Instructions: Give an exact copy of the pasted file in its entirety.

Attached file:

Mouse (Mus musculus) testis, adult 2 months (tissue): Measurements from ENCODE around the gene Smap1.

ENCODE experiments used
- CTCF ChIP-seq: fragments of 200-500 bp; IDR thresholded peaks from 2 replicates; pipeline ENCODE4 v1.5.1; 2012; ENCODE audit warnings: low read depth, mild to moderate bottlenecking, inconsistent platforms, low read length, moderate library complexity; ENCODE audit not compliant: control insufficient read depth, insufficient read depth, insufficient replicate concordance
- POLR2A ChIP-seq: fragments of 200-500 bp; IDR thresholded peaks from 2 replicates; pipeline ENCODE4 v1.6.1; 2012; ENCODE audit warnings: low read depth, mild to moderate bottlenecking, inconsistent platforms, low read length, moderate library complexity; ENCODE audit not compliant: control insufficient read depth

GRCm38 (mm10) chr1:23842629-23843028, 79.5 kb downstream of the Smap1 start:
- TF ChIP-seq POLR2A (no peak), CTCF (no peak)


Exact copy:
Mouse (Mus musculus) testis, adult 2 months (tissue): Measurements from ENCODE around the gene Smap1.

ENCODE experiments used
- CTCF ChIP-seq: fragments of 200-500 bp; IDR thresholded peaks from 2 replicates; pipeline ENCODE4 v1.5.1; 2012; ENCODE audit warnings: low read depth, mild to moderate bottlenecking, inconsistent platforms, low read length, moderate library complexity; ENCODE audit not compliant: control insufficient read depth, insufficient read depth, insufficient replicate concordance
- POLR2A ChIP-seq: fragments of 200-500 bp; IDR thresholded peaks from 2 replicates; pipeline ENCODE4 v1.6.1; 2012; ENCODE audit warnings: low read depth, mild to moderate bottlenecking, inconsistent platforms, low read length, moderate library complexity; ENCODE audit not compliant: control insufficient read depth

GRCm38 (mm10) chr1:23842629-23843028, 79.5 kb downstream of the Smap1 start:
- TF ChIP-seq POLR2A (no peak), CTCF (no peak)